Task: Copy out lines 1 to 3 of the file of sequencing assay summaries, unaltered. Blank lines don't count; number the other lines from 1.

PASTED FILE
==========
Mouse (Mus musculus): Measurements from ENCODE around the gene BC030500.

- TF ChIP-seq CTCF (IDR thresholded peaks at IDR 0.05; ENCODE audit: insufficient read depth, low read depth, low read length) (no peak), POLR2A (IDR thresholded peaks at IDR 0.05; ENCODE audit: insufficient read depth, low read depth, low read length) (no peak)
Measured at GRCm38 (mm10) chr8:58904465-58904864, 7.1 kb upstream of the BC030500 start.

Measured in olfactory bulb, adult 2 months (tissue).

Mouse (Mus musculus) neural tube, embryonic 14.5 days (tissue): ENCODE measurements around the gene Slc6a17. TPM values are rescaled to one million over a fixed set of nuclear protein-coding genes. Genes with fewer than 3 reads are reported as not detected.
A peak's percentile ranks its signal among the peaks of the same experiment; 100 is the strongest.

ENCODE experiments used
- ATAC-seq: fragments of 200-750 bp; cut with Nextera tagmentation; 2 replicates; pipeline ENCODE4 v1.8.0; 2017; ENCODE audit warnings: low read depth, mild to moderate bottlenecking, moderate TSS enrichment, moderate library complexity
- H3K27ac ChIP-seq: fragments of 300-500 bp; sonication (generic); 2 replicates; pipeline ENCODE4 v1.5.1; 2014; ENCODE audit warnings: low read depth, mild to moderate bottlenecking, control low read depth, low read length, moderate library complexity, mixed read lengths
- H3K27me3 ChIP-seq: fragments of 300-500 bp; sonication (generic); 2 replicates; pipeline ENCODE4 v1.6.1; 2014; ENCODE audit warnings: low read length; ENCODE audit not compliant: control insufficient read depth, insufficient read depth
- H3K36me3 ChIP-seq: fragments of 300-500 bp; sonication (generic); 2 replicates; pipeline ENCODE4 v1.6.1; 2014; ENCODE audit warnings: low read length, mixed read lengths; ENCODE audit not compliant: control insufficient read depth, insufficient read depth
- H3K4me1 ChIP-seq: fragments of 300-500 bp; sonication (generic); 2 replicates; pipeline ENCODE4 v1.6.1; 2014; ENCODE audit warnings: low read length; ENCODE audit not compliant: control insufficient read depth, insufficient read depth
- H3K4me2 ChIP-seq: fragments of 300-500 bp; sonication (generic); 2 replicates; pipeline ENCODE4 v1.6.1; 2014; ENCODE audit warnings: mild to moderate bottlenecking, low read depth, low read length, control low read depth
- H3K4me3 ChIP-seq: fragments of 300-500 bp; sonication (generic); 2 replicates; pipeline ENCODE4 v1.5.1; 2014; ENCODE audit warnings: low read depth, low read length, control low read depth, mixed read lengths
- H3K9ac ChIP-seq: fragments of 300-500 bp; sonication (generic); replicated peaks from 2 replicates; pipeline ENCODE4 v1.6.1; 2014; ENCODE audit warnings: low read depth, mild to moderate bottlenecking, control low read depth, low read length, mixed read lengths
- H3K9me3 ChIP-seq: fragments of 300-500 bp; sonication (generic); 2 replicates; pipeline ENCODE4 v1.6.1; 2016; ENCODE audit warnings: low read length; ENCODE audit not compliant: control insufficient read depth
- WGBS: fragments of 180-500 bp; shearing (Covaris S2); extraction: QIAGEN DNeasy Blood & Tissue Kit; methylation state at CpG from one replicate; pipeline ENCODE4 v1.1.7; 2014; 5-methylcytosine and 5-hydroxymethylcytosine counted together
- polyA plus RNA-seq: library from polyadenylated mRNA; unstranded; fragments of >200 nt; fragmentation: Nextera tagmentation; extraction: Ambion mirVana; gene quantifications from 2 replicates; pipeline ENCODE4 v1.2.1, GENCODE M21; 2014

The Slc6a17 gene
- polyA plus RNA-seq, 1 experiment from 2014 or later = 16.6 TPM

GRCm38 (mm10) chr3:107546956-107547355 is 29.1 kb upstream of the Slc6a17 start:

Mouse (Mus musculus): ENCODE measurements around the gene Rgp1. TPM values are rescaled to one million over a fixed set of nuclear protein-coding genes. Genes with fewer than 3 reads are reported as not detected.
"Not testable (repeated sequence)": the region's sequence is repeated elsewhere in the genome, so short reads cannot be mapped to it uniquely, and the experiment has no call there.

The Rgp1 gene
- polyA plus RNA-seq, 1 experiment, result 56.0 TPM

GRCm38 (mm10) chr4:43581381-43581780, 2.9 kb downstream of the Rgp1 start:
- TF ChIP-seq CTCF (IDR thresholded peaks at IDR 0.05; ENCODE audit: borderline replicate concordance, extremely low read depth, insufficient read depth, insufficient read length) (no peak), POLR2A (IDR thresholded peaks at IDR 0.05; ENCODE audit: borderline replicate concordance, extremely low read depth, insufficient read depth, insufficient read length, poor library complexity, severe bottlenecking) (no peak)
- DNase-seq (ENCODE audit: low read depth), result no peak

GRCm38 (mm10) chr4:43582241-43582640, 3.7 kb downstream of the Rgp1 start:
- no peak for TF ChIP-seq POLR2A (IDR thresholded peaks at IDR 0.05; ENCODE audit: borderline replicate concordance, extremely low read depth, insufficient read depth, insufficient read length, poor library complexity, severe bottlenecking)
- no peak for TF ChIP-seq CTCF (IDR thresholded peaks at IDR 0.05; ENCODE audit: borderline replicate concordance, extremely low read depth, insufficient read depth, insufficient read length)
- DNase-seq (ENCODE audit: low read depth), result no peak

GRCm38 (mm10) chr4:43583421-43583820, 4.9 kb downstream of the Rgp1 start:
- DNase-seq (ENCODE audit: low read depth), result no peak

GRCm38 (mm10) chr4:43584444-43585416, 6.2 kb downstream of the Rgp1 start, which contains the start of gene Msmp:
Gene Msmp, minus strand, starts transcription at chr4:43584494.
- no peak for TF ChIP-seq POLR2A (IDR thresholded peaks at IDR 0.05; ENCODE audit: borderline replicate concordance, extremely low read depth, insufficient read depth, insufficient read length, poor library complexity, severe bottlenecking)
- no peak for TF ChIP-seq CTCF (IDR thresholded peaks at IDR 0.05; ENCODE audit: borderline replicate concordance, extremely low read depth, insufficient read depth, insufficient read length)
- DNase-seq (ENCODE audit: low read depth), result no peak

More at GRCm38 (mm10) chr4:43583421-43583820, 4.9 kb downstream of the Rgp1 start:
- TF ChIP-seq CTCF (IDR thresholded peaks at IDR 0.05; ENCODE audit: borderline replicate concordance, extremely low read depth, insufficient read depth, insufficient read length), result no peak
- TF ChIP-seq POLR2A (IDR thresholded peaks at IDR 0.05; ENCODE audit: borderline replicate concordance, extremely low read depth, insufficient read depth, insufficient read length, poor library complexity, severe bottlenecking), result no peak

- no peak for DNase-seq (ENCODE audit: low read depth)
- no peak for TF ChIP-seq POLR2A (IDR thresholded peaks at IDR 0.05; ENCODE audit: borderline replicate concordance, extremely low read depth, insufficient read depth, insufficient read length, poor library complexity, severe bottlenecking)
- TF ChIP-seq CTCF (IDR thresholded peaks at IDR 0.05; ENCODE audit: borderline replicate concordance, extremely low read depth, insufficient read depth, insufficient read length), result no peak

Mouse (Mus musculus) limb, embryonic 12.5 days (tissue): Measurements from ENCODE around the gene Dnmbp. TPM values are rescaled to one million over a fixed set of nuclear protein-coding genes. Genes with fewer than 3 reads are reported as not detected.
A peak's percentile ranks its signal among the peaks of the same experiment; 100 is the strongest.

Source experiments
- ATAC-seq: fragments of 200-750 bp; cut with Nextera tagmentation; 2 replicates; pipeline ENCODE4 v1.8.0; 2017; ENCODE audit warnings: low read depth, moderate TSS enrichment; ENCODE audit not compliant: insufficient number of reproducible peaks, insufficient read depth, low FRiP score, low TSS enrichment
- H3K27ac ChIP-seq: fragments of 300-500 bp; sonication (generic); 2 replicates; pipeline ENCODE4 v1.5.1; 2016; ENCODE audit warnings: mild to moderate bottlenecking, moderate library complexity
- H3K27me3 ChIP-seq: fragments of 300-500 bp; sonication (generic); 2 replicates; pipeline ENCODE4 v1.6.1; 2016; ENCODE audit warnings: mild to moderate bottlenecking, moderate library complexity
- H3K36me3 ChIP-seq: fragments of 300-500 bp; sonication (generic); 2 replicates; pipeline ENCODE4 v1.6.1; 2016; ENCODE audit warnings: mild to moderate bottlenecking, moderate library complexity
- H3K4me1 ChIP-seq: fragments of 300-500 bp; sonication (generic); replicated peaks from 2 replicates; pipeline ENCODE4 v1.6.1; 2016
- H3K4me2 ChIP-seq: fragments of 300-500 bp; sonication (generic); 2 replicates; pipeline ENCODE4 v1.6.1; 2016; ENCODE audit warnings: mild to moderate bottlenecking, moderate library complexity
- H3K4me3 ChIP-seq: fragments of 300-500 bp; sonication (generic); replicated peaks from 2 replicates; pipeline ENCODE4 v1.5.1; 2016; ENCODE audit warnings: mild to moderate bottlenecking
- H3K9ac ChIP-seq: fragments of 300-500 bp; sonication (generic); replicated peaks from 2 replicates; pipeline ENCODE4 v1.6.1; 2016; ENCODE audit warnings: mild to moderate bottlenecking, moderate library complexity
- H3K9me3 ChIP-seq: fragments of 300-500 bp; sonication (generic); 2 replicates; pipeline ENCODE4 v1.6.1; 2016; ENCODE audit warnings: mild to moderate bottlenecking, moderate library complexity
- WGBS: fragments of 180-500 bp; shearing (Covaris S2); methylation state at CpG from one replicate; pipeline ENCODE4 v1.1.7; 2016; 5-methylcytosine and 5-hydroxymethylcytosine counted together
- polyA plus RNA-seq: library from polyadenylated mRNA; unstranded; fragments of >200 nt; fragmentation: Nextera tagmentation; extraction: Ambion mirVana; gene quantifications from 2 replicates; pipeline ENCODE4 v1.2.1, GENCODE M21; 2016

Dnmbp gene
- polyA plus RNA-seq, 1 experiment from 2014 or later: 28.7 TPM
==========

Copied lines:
Mouse (Mus musculus): Measurements from ENCODE around the gene BC030500.

- TF ChIP-seq CTCF (IDR thresholded peaks at IDR 0.05; ENCODE audit: insufficient read depth, low read depth, low read length) (no peak), POLR2A (IDR thresholded peaks at IDR 0.05; ENCODE audit: insufficient read depth, low read depth, low read length) (no peak)
Measured at GRCm38 (mm10) chr8:58904465-58904864, 7.1 kb upstream of the BC030500 start.